Category 5 Hurricane Maria Bearing Down on Puerto Rico

Category 5 Hurricane Maria was bearing down on Puerto Rico on Tuesday night.  The eye was very near St. Croix.  At 11:00 p.m. EDT on Tuesday the center of Hurricane Maria was located at latitude 17.3°N and longitude 64.7°W which put it about 30 miles (45 km) south-southeast of St. Croix and about 120 miles (190 km) southeast of San Juan, Puerto Rico.  Maria was moving toward the west-northwest at 10 m.p.h. (16 km/h).  The maximum sustained wind speed was 175 m.p.h. (280 km/h) and there were wind gusts to 215 m.p.h. (345 m/h).  The minimum surface pressure was 909 mb.

Hurricane Warnings were in effect for Puerto Rico, Culebra, Vieques, the U.S. Virgin Islands, the British Virgin Islands, and for the portion of the coast from Cabo Engano to Puerto Plata, Dominican Republic.  Hurricane Watches were in effect for the Turks and Caicos, the Southeastern Bahamas, Saba, St. Maarten, St. Martin, St. Eustatius, St. Barthelemy, and the portion of the coast from Isla Saona to Cabo Engano, Dominican Republic.  Tropical Storm Warnings were in effect for Saba, St. Eustatius, St. Maarten, the portion of the coast from Puerto Plata,, Dominican Republic to the northern border with Haiti and for the portion of the coast from Cabo Engano to Punta Palenque, Dominican Republic,

Hurricane Maria is a very well organized powerful hurricane.  It has a small inner eye and a second outer eyewall extends most of the way around the inner eyewall.  The strongest winds are occurring in the inner eyewall.  Additional spiral bands are revolving around the core of the circulation.  The concentric eyewalls have caused the circulation of Hurricane Maria to increase in size.  Winds to hurricane force now extend out about 60 miles (95 km) from the center of circulation.  Winds to tropical storm force extend out about 160 miles (260 km) from the center.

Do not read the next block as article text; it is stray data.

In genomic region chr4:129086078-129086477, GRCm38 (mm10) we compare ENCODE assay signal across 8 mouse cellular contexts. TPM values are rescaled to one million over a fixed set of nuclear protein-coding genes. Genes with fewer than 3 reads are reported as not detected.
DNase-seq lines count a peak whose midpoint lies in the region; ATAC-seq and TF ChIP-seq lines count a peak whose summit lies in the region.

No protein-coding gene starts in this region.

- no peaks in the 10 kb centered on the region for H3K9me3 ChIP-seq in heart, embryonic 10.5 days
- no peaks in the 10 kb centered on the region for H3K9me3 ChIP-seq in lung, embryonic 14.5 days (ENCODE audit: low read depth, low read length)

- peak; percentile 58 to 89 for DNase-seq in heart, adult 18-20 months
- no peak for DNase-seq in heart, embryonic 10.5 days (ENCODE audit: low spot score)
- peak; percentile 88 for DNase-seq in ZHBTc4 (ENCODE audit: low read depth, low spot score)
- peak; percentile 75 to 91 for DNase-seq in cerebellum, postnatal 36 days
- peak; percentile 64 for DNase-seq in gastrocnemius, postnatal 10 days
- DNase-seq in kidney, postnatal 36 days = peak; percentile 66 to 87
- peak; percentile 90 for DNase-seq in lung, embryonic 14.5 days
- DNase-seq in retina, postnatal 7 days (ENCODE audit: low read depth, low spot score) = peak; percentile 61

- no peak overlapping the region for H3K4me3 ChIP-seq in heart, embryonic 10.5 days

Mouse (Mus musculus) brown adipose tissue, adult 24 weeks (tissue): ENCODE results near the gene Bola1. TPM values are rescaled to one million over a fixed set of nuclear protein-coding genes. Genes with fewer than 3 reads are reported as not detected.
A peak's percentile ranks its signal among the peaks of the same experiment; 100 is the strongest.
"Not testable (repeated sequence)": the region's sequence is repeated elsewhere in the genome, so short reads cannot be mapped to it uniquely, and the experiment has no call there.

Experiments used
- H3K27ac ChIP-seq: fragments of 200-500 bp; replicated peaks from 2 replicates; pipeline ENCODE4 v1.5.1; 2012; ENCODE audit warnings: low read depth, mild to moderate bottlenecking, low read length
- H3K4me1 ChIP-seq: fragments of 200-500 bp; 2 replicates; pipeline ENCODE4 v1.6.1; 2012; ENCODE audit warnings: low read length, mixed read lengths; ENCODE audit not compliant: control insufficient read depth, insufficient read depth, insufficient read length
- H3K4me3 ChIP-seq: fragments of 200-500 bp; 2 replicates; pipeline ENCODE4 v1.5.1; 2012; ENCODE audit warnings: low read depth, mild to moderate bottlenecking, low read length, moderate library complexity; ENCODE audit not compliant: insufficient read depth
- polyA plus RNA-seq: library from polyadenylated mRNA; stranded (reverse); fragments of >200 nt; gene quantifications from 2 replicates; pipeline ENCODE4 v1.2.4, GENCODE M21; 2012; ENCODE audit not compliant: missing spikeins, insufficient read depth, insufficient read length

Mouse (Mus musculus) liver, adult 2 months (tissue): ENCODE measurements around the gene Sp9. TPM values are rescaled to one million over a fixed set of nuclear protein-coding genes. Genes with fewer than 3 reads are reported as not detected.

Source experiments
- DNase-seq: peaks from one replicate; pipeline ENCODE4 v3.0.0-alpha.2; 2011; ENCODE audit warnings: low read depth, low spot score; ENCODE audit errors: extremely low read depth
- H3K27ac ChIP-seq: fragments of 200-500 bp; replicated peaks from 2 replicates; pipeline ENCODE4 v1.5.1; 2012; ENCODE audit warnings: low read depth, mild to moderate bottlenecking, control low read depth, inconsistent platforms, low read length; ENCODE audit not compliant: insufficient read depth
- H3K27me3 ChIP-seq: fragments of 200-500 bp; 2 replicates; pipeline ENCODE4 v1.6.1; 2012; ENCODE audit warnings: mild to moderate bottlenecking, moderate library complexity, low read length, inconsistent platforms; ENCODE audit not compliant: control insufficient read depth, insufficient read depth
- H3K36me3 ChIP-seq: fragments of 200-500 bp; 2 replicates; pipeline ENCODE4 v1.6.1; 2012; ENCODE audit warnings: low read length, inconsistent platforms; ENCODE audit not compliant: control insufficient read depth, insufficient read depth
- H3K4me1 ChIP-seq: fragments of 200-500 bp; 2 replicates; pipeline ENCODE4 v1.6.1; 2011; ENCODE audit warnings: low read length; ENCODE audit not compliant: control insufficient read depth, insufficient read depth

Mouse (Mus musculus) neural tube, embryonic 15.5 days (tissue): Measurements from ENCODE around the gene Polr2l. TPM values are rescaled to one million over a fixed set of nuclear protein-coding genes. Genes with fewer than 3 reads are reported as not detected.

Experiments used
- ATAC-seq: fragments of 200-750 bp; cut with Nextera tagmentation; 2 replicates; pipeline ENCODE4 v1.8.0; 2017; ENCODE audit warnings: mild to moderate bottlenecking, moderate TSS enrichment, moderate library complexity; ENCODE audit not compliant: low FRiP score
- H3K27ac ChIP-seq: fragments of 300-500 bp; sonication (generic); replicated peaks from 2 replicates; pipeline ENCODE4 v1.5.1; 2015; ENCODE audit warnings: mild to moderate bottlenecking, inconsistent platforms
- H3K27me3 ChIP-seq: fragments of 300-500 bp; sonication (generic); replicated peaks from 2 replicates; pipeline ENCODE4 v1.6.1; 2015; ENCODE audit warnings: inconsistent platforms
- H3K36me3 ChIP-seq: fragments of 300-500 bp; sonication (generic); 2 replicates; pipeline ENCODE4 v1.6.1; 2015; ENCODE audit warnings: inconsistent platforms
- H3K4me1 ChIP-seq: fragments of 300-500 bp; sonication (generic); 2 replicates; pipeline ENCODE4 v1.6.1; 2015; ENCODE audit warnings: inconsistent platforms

The Hurricane Intensity Index (HII) for Hurricane Maria is 40.4.  The Hurricane Size Index (HSI) is 19.2 and the Hurricane Wind Intensity Size Index (HWISI) is 59.6.  Those indices indicate that Hurricane Maria is capable of causing regional catastrophic damage.

Hurricane Maria will continue to move through an environment favorable for powerful hurricanes until it reaches Puerto Rico.  Maria will move over water where the Sea Surface Temperature is near 29°C.  The upper level winds are weak and there is little vertical wind shear.  If the outer eyewall completely encircles the inner eyewall, then an eyewall replacement cycle could cause some weakening.  Hurricane Maria will weaken more if the center moves directly over Puerto Rico.  The amount of weakening will depend on the stage of the eyewall replacement cycle at the time of landfall.

Hurricane Maria is being steered toward the west-northwest by the subtropical high pressure system over the Atlantic Ocean.  The western end of the high is forecast to weaken during the next several days.  The weakening of the high will allow Hurricane Maria to move more toward the north.  The core of Hurricane Maria will pass near or over St. Croix during the next few hours.  On its anticipated track Hurricane Maria will reach Puerto Rico on Wednesday morning.

Hurricane Maria is a very dangerous hurricane.  It is capable of causing catastrophic damage.  Maria will also drop very heavy rain over Puerto Rico and there is the potential for significant flash flooding.  Maria could also cause a storm surge of up to 12 feet (4 meters) along the coast.

Elsewhere, Hurricane Jose weakened to a tropical storm east of the U.S.  At 11:00 p.m. EDT on Tuesday the center of Tropical Storm Jose was located at latitude 37.9°N and longitude 70.8°W which put it about 230 miles (375 km) south of Nantucket.  Jose was moving toward the northeast at 9 m.p.h. (15 km/h).  The maximum sustained wind speed was 70 m.p.h. (110 km/h) and there were wind gusts to 85 m.p.h. (135 km/h).  The minimum surface pressure was 973 mb.

A Tropical Storm Warning was in effect for the portion of the coast from Woods Hole to Sagamore Beach, Massachusetts including Block Island, Martha’s Vineyard, Nantucket and Cape Cod.  A Tropical Storm Watch was in effect for the portion of Long Island from Fire Island Inlet to Port Jefferson.

Hurricane Maria Strengthens to Cat. 5 Near Leeward Islands